Factors That Affect the Commercialization of Ideas in Africa

By: Ciuci

/ April 26, 2024



According to the World Bank, Africa is home to the world’s youngest population, with more than 60% of its population under the age of 25, and is expected to constitute 42% of the global youth population by 2030 (World Bank, 2022).

This demographic presents a significant opportunity for the commercialization of ideas and entrepreneurship on the continent (Acha & Signé, 2019). It is predicted that Nigeria, Ethiopia, the Democratic Republic of the Congo, Egypt, Tanzania, Kenya, and South Africa would soon account for half of the continent’s population (Signe, 2019). This presents opportunities for entrepreneurs to commercialize their ideas, as these growing populations could lead to a growing demand for new products and services (Acha & Signé, 2019).

However, despite this potential, Africa’s ability to commercialize ideas has been hampered by several challenges (Asongu & Odhiambo, 2020). According to the African Development Bank, more than 80% of small and medium-sized enterprises in Africa lack access to finance, adequate entrepreneurial skills, and are affected by government policies which limits their ability to invest in innovation and expand their businesses (African Development Bank, 2019).

Entrepreneurs and innovators commercialize their creative ideas in order to benefit customers, advance the economy, and improve the quality of life of their customers (Balachandra et al, 2010).

Donald et al., (2003) defines commercialization as the process by which research results are transformed into new products and services that can be marketed and sold to customers, including the identification and protection of intellectual property, the development of  usiness plans and marketing.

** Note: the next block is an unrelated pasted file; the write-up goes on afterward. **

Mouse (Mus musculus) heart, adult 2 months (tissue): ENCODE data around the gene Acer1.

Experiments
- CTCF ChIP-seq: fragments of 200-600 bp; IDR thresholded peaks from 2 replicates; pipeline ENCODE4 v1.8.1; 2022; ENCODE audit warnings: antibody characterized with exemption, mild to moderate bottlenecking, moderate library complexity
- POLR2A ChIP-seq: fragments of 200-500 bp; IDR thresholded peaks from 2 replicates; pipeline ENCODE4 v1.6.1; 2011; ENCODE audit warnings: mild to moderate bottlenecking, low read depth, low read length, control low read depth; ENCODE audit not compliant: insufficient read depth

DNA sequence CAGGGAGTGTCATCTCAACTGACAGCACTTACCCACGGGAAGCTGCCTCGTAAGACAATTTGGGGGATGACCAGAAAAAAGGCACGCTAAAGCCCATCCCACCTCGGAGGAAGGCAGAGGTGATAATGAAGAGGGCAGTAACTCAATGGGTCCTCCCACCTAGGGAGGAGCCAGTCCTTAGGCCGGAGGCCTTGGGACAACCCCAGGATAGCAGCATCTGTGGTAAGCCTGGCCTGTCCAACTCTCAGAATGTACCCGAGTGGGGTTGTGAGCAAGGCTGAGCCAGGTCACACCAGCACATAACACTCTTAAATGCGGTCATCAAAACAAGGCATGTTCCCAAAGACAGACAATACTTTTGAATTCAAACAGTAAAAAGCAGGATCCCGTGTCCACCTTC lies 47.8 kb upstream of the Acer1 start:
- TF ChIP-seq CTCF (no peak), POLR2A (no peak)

Commercialization of Ideas

In commercializing ideas, the principle of ideation comes into play. Martin (2009) defined ideation as the process of generating, developing, and refining creative ideas and concepts. It is an essential part of the creative problem solving process.

Figure 1: The ideation process (The ideation process as synthesized from the works of Al-Debei & Avison, 2008 and Van der Meijden, 2017). When ideation is fostered in the Nigerian economy, the commercialization of ideas is likely to become more seamless, potentially leading to significant economic growth, poverty reduction, and innovation in technology and various sectors (Leke & Signe, 2018).

There are numerous benefits associated with the commercialization of ideas in Nigeria including:

A report by the World Bank Group’s Doing Business project ranked Nigeria 131 out of 190 countries in the ease of doing business in 2022. The report and other researchers highlighted the challenges of starting a business, dealing with permits, enforcing contracts, leadership, access to finance, and quality education (World Bank, 2022; Gumel, 2017). This highlights the volatile, uncertain, complex, and  ambiguous (VUCA) nature of the Nigerian business environment (World Bank Group, 2022).

To read the full report, download using the link below.


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